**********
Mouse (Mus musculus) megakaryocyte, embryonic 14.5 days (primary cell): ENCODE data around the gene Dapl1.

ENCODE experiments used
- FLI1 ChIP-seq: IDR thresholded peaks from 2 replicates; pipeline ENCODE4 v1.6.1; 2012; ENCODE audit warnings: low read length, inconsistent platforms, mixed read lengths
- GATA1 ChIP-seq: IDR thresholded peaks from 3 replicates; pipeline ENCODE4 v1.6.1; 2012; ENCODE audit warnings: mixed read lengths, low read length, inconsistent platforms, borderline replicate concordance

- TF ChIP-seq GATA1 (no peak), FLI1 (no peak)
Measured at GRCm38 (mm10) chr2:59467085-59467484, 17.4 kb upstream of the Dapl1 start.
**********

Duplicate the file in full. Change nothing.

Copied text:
Mouse (Mus musculus) megakaryocyte, embryonic 14.5 days (primary cell): ENCODE data around the gene Dapl1.

ENCODE experiments used
- FLI1 ChIP-seq: IDR thresholded peaks from 2 replicates; pipeline ENCODE4 v1.6.1; 2012; ENCODE audit warnings: low read length, inconsistent platforms, mixed read lengths
- GATA1 ChIP-seq: IDR thresholded peaks from 3 replicates; pipeline ENCODE4 v1.6.1; 2012; ENCODE audit warnings: mixed read lengths, low read length, inconsistent platforms, borderline replicate concordance

- TF ChIP-seq GATA1 (no peak), FLI1 (no peak)
Measured at GRCm38 (mm10) chr2:59467085-59467484, 17.4 kb upstream of the Dapl1 start.